Metal

If you intend to store your treasured wine bottles in a smaller area, such as a closet or in a cupboard or small kitchen, metal wine racks may be the best solution for you. Metal racks are typically thinner than those made from wood, which normally ends up saving you some space – making metal wine racks appealing for those with less room in their home. Compared to wooden racks, metal racks are usually easier to build – which can make moving furniture about the house quicker and easier. As well as this, metal wine racks are commonly used for their aesthetic features and fit in well with more contemporary styled rooms.

Plastic

A modern addition to your kitchen, living room or restaurant, plastic wine racks offer functionality and elegance. Plastic is a safer and cheaper substitute for purchasing glass, as well as being lighter to move and reposition. If you’re an avid wine drinker, a plastic wine rack is a great way to store your wine and show off your collection when your friends come over for those popular parties you are famous for hosting. Or you may even just want to display the latest promotional offers and deals on wines of the week in your corner shop – the design of plastic wine racks makes it super easy to change up displays without any hassle. Plastic wine racks come in a selection of sizes and shapes, storing up to six bottles of wine comfortably.

Despite being lightweight, plastic wine racks are incredibly durable and can withstand impact and weight easily without risking damage to the rack itself or the bottles. What’s more, plastic is easy to clean with just a wipe of a damp cloth, so any spillages can be removed efficiently without the need for chemical cleaners.

How to Organise your Wine Collection

For those passionate about wine, finding a dedicated space for their collection by investing in high-quality wine racks, or better yet, entire wine cellars is essential. However, there is no point forking out on gorgeous wine storage without first deciding upon the best way to organise the bottles themselves.

How you choose to do so is entirely up to you and will certainly depend upon your collection size; but organising by type, grape variety, region and age are generally the most common ways to categorise.

Type

Organising wines by type is great for people with smaller collections and those who are not too picky regarding grape variety or pairings. Amateur collectors can’t go wrong when organising straightforwardly by reds, whites, roses, sparkling and dessert wines.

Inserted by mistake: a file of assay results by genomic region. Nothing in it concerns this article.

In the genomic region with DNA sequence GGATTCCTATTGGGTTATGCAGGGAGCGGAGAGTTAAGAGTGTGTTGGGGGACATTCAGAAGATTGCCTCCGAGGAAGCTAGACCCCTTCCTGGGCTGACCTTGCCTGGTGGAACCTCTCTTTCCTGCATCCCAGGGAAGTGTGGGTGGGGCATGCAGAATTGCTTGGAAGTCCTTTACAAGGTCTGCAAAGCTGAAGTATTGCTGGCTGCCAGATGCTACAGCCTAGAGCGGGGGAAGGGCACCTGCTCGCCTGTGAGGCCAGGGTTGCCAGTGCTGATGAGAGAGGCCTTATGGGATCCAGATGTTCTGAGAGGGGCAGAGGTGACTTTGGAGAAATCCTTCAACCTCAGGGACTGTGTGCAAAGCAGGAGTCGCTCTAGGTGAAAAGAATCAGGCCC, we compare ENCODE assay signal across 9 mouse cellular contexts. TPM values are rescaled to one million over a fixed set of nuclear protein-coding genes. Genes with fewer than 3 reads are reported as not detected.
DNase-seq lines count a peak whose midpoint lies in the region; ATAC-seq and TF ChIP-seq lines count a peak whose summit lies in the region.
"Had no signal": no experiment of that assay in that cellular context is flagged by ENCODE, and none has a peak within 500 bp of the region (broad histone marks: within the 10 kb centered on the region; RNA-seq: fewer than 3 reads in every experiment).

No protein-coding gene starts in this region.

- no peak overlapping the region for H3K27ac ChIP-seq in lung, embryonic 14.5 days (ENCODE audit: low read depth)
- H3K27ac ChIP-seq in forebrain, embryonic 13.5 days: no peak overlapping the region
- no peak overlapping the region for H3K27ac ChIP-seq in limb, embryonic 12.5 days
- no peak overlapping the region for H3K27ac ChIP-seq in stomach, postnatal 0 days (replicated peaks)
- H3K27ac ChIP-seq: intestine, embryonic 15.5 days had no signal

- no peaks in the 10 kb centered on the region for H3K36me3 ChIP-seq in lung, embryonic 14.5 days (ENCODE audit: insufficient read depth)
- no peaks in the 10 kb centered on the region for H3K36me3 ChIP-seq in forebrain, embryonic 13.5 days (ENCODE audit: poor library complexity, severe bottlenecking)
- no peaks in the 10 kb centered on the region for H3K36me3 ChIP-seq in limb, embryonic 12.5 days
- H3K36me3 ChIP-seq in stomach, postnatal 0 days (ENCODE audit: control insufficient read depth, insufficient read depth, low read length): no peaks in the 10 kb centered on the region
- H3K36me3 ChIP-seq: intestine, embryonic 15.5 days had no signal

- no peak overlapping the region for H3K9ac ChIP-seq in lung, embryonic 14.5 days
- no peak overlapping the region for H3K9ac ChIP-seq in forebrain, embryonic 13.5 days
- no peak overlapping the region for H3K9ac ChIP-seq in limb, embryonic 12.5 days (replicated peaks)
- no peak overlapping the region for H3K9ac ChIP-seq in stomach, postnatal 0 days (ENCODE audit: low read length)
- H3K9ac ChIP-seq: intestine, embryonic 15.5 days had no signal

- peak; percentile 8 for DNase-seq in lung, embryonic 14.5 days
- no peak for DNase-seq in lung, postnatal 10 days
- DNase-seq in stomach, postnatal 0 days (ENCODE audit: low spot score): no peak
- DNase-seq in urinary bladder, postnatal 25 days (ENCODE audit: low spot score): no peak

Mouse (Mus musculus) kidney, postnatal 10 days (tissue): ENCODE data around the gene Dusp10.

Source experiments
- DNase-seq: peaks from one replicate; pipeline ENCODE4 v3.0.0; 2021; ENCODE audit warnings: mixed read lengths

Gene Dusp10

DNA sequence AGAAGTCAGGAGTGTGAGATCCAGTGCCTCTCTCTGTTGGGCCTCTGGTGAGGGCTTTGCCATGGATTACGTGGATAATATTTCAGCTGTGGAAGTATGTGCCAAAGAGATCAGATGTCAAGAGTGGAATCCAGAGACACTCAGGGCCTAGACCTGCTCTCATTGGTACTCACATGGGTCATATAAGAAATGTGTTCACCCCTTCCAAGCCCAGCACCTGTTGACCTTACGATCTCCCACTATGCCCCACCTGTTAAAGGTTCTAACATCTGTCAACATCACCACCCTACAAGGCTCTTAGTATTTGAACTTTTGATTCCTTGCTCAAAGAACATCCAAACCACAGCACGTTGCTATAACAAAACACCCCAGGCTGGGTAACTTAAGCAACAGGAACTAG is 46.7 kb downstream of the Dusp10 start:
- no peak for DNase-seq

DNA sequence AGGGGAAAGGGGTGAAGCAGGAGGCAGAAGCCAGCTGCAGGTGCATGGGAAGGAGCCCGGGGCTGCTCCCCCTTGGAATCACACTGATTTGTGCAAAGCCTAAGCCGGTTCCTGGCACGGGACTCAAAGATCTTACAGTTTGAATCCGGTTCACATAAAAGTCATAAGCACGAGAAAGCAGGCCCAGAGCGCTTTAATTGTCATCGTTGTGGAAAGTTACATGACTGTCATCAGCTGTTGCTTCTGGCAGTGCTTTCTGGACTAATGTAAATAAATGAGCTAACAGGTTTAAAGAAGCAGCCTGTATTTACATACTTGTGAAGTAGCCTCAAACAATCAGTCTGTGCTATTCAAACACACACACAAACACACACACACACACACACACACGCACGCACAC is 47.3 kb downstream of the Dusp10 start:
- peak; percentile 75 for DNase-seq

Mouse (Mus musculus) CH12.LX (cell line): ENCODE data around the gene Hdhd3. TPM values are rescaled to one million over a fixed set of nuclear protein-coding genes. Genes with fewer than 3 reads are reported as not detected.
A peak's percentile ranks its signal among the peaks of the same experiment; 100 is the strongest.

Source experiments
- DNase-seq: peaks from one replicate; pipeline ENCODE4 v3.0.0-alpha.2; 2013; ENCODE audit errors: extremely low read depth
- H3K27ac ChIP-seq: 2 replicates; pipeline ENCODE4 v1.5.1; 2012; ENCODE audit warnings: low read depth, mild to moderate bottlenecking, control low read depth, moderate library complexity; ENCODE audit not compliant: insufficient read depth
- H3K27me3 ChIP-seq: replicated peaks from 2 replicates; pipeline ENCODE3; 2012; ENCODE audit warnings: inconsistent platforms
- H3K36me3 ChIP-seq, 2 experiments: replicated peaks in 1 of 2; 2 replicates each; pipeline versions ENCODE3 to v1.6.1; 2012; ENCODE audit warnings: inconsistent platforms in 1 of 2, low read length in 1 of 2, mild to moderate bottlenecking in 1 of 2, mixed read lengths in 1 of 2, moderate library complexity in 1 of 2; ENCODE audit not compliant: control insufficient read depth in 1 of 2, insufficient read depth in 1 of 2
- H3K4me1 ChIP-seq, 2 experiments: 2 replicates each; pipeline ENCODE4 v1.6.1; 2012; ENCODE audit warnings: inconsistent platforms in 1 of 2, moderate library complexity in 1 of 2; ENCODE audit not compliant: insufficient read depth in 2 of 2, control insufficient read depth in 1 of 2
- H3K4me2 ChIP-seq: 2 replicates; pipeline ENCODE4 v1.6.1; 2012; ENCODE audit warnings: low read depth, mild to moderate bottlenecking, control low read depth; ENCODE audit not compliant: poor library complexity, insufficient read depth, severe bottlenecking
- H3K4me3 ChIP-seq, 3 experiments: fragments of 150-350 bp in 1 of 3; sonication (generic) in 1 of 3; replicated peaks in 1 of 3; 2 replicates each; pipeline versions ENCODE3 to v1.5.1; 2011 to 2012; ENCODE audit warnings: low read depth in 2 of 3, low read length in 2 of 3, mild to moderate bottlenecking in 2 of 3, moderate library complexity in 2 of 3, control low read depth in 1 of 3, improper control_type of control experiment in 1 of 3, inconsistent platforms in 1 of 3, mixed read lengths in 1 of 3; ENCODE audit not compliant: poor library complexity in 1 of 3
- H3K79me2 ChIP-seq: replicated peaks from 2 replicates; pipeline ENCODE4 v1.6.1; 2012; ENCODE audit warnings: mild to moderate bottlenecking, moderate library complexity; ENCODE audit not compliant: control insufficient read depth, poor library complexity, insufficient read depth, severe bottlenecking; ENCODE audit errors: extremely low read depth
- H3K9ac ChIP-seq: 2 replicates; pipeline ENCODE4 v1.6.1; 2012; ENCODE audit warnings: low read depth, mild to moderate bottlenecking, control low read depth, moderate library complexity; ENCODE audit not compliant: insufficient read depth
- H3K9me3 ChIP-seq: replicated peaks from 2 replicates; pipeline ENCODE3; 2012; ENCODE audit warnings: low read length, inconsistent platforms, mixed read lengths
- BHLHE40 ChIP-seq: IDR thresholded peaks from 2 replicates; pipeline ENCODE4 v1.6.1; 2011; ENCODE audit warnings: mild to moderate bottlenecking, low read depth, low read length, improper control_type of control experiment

Grape Variety

The next step up is to arrange by grape variety, allowing collectors to organise more precisely. This ensures your Rieslings are not mixed in with your chardonnays, or your Shiraz bottles with your Sauvignons. Moreover, organising by variety makes food pairings easier and will ensure maximum efficiency when it comes to selecting your perfect bottle for any occasion.

Region

For many wine collectors, there is a tendency to sway towards certain preferred wine regions. If this is you, it might make more sense to organise your collection by grape location, allowing you to group together your favourite bottles based on the country or particular region of origin.

Age

For anyone serious about wine collecting, the age of your wines is a very important factor, particularly since many are supposed to be stored for years in order to reach their peak.

As such, you can also organise large collections based on ideal drinking dates, by keeping ready-to-drink bottles closer to the top, and the ones you do not wish to touch for quite some time at the bottom of the wine rack, or the harder-to-reach areas of the cellar.

This will ensure you are serving wine at their perfect peaks, preventing any undesirable premature openings!

Price

It is more than likely that you will have at least a couple of very expensive bottles within your collection, which you might be saving for a special occasion. We recommend storing your priciest bottles or most superior vintages at the bottom levels of your wine racks or cellar so that you do not find yourself drinking them on an impulse.

Nobody wants to spend a significant amount of time searching for the perfect bottle, particularly when you have guests to host, which is why organising your wine collection is vital for both efficiency and decorative purposes.

At the end of the day, there is no right or wrong way to categorise your bottles – it is simply about finding what works for you.